On Wednesday, the Federal Reserve Board released its August 2018 Beige Book update, a summary of commentary on current economic conditions by Federal Reserve District. The report included several observations pertaining to the U.S. agricultural economy.
* Sixth District- Atlanta– “Agriculture conditions across the District continued to be mixed. Drought conditions were little changed from the previous report; most of the District remained drought free although there were reports of abnormally dry conditions in much of Louisiana and in parts of Mississippi and Alabama. August production forecasts indicated year-over-year increases in rice, soybean, and cotton, while peanut production was down. Year-over-year prices paid to farmers in June were up for corn, cotton, rice, soy- beans, broilers, and eggs, while beef prices were down.
However, since the last report, weekly comparisons indicated lower commodity cash prices for some recently tariffed agriculture exports such as soybeans, and the USDA has announced a financial relief program for affected agriculture producers
* Seventh District- Chicago– “Overall crop yields in the District appeared set to forge a new record as the result of widespread good weather. Contacts expected a record harvest for soybeans but not for corn, reflecting the shift in the composition of crops in this year’s plantings.
The anticipation of large supplies and uncertainty about trade policy led to lower corn and soybean prices.
“Wheat prices were higher though, because of tighter world supplies. Specialty crops were generally in good shape. Hog prices were down, as tariffs led to a drop in exports. Dairy farmers continued to struggle as milk prices remained low, while egg producers benefitted from modestly higher prices. Contacts throughout the District continued to express concerns about the impact of trade disputes and tariffs on the agricultural industry, in spite of the favorable news on NAFTA negotiations and the announcement of government assistance, which contacts largely viewed as inadequate.”
* Eighth District- St. Louis– “District agriculture conditions have deteriorated since the previous report. Compared with late June, the percentages of corn and soybeans rated fair or better declined moderately, while those for cotton and rice increased modestly. Relative to the previous year, however, the percentage of District rice rated fair or better was modestly higher, while corn and cotton was unchanged. The percent of soybeans rated fair or better was modestly below its August 2017 value.
Farmers continued to express concerns over low agricultural commodity prices resulting from the trade dispute between China and the United States.
“Contacts in Missouri and Indiana indicated that farmers did not lock-in pre-tariff pricing for a majority of their soybean crop, leaving them exposed to current market conditions.”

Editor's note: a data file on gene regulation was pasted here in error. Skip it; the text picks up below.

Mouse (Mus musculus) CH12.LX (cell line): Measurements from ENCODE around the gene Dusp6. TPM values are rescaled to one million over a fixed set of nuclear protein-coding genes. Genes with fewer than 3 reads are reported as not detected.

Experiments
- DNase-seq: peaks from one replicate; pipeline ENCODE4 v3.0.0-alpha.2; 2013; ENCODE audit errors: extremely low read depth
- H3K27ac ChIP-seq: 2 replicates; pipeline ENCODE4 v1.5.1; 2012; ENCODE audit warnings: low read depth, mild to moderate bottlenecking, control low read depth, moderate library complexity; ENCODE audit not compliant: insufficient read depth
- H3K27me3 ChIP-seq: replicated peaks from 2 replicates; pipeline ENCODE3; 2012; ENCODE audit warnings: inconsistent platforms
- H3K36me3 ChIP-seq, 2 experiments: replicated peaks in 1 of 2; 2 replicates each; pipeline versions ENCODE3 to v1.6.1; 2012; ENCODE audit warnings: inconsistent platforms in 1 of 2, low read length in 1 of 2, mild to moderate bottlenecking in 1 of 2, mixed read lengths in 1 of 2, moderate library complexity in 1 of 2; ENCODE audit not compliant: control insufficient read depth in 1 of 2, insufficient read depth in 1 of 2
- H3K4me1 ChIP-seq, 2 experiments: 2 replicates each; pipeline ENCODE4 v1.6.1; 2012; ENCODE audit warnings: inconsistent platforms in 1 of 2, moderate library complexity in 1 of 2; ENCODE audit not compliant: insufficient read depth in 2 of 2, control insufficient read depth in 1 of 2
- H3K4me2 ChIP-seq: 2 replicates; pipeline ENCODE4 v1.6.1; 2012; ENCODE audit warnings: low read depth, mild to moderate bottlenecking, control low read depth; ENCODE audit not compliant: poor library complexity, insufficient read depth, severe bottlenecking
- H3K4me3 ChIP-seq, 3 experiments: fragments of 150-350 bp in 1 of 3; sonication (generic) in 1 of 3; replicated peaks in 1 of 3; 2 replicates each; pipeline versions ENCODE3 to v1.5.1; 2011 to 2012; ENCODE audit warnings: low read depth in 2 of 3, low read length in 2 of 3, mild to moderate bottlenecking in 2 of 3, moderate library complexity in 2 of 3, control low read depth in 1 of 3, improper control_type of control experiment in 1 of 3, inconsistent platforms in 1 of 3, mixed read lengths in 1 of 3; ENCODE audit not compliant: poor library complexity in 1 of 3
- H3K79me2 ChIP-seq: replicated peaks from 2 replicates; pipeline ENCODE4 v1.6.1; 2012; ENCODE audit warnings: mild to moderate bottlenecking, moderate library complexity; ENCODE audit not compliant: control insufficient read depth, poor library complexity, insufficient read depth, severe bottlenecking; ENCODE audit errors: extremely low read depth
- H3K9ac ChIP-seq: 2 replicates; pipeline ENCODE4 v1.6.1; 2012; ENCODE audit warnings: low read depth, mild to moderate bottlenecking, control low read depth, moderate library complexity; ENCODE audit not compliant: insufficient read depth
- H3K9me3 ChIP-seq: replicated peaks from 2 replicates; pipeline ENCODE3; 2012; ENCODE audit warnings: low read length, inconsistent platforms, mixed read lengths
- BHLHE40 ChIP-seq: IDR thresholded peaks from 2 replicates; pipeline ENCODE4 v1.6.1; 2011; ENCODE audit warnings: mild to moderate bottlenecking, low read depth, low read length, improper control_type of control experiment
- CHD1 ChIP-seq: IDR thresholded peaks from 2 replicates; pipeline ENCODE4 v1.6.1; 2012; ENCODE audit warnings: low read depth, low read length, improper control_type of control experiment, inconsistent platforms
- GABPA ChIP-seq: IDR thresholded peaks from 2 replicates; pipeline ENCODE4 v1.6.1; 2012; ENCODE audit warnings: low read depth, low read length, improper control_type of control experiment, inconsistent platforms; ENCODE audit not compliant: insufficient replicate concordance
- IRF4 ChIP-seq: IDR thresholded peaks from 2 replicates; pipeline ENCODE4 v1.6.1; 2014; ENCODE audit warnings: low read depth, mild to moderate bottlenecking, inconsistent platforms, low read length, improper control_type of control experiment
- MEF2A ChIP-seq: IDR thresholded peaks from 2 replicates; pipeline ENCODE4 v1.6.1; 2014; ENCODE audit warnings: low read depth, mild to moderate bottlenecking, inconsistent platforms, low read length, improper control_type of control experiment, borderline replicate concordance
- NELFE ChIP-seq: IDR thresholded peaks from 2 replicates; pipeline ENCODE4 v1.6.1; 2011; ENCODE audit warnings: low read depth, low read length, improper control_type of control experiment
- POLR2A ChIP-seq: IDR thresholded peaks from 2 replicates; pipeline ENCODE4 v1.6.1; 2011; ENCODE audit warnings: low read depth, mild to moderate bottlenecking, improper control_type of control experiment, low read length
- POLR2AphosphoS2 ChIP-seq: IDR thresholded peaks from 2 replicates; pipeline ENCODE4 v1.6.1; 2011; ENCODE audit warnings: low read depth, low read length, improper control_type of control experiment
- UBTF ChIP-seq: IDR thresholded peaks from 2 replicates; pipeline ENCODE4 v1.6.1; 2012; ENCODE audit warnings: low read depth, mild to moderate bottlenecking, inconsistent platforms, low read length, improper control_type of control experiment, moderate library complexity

* Ninth District- Minneapolis– “The District agricultural sector was weak overall. Growing conditions in much of the District were good this summer, with producers in some areas expecting record yields. However, low commodity prices continued to drag on farm finances and contacts remained concerned about trade conflicts.”
* Tenth District- Kansas City– “Farm income and credit conditions in the Tenth District weakened, and crop prices remained relatively steady following sharp declines in June and early July. The price of corn and soybeans increased modestly in late July, but declined in August to a level similar to the previous reporting period.
With agricultural commodity prices generally lower than a year ago, District contacts reported a decrease in farm income in addition to stronger demand for farm loans. Loan repayment problems also worsened slightly throughout the District and were most significant in Nebraska, Colorado, Wyoming and New Mexico.
“District contacts reported that uncertainty surrounding trade was a primary concern, and the prolonged weaknesses in the agricultural economy were increasingly impacting farm borrower finances. Although interest rates on farm loans continued to increase along- side weakening agricultural credit conditions, farmland values declined only modestly.”
* Eleventh District- Dallas– “Lack of soil moisture continued to dampen agricultural conditions in Texas, with more than half the state experiencing drought.
“The corn and soybean crops were generally in fair to good condition, while pastures and the cotton and sorghum crops were mostly in fair to poor condition. Texas crop production this year is expected to be down 27-33 percent from 2017, depending on the crop, according to USDA estimates. There is also concern among the agricultural community about tariffs and trade wars. However, a potential bright spot for Texas agricultural producers is the high probability for an El Nino climate pattern this winter, which could mean cooler and wetter weather for the state.”
* Twelfth District- San Francisco– “Conditions in the agriculture sector improved modestly, though contacts noted a somewhat weakened outlook due to heightened trade tensions. In the Mountain West and California, crop yields were higher than expected due to better weather.”
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